15 October, 2010

Garden Trends for 2011

I would like to beat the other forecasters to the punch with predictions for 2011. I realize it is only the middle of October but for gardening the year is just about over. To affirm that fact in less than three weeks radio stations start playing Christmas music! I do not like the sound of that either but fact here is an interesting  fact. I am in the radio industry as well as gardening. I am co-host of the number one morning radio show in Ulster County. A little tid bit I found about radio ratings goes completely against what listeners say about hearing holiday music the first week of November. The radio station that starts playing Christmas music first by far wins the ratings for the fourth quarter. So while we say we do not like hearing holiday tunes so early we end up listening any way.
Organic is now passe'. Not going away but evolving into something more meaningful. In addition to more meaningful the evolution of organic into the next phase is also more durable, longer lasting and better for natural resources as well. We are beginning to hear more often the term sustainability. Sustainability is the new relevant term or re branding of organic. It is now not good enough to be organic in the market place. You now must be sustainable. There is quite a difference between the two. In many cases sustainable is not organic but leaves a smaller total footprint from raw ingredient to finished product. For example it is more sustainable for Great Britain to import sheep and sheep products from New Zealand than to raise sheep and produce products from them in England. First thought would cause one to think this can't be true because England and New Zealand are so far away. Well china is far away from most western markets yet look how much we import from them. When the climate is factored in New Zealand is just a far more productive place to raise sheep than England. I am not sure of the exact details but the "total footprint" is smaller even though a toe or two, air freight or shipping from NZ to England, may be larger.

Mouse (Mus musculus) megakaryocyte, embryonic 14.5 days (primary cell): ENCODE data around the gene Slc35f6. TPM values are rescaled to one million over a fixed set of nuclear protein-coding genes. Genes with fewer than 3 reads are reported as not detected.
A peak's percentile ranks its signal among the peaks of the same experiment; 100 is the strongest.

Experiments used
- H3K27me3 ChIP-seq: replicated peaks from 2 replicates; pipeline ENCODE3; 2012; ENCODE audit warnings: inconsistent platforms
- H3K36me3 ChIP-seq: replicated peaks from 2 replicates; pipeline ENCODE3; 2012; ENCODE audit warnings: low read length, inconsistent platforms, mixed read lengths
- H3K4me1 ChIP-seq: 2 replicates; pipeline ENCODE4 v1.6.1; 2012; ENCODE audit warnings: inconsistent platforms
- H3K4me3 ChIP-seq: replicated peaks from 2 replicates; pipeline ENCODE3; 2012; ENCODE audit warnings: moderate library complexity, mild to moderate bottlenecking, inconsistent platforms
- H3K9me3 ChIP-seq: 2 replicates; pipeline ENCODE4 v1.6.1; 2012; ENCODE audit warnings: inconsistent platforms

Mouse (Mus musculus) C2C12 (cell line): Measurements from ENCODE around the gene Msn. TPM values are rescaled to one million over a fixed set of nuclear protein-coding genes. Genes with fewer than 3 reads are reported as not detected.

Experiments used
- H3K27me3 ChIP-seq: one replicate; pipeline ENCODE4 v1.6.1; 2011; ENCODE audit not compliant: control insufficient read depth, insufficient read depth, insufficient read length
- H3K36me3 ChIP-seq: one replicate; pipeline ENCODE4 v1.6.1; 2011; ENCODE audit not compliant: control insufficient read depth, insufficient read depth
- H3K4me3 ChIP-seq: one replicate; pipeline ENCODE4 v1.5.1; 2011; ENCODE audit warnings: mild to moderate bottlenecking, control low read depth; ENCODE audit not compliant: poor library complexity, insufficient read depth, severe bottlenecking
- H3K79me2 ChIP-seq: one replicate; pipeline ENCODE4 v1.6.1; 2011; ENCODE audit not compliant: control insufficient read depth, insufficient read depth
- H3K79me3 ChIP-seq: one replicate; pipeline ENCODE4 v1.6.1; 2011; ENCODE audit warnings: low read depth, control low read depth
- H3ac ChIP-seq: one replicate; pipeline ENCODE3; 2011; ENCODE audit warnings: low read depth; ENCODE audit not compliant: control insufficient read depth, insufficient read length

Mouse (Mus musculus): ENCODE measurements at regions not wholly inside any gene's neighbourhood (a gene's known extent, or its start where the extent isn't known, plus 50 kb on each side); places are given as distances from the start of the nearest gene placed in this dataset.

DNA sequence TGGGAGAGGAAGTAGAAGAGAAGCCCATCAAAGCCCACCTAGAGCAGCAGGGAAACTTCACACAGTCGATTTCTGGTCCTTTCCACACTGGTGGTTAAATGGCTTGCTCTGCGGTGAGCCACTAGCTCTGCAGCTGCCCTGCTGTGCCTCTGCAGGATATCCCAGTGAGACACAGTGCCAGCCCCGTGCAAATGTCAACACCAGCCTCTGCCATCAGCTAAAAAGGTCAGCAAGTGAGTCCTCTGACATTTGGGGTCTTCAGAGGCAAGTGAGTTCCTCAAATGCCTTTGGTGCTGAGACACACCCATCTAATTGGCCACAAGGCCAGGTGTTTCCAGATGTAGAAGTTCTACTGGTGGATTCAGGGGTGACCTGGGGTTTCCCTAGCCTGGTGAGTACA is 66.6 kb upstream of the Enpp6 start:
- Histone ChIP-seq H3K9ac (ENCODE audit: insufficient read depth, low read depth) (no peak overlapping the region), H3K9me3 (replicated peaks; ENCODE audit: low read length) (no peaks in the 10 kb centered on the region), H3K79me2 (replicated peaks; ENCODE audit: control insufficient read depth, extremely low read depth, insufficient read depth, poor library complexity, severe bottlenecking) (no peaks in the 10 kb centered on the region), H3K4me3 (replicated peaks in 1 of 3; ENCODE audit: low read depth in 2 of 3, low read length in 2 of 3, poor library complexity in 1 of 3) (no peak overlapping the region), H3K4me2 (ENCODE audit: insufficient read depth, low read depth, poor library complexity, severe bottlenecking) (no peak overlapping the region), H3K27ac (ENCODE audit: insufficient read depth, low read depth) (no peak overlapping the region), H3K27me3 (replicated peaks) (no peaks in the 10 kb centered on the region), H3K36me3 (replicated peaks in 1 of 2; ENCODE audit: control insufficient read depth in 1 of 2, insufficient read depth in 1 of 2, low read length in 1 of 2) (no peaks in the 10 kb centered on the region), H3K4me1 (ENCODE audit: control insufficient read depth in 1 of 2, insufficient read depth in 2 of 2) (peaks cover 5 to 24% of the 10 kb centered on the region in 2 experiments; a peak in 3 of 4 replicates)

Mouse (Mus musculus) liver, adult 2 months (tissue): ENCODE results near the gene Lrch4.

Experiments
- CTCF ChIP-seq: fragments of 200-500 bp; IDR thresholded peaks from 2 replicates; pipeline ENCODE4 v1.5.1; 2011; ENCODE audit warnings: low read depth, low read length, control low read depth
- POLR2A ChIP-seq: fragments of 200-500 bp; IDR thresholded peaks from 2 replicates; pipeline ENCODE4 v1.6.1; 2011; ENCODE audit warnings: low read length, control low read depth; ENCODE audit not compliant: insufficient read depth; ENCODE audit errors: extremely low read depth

However all is not what it seems with sustainable either. There has yet to be shake out of fact from marketing. A very strong under current amongst the green set is taking aim at certain garden practices relating to "sustainability." For instance lawns are not considered sustainable even though the functions they serve far surpass just a green carpet or status symbol in the neighborhood.  In fact the "Great Campus Lawns" on universities are under attack as well. These vast open areas are gathering places for conversation, places of study, places to pass the time between classes, read a book or enjoy the sunny spring and fall days. Yes they must be mowed, sometimes watered, sometimes fertilized. And yes these practices are questionable under sustainability. But what about the social benefits and sense of community and gathering they provide. The pluses could indeed out weight the minuses.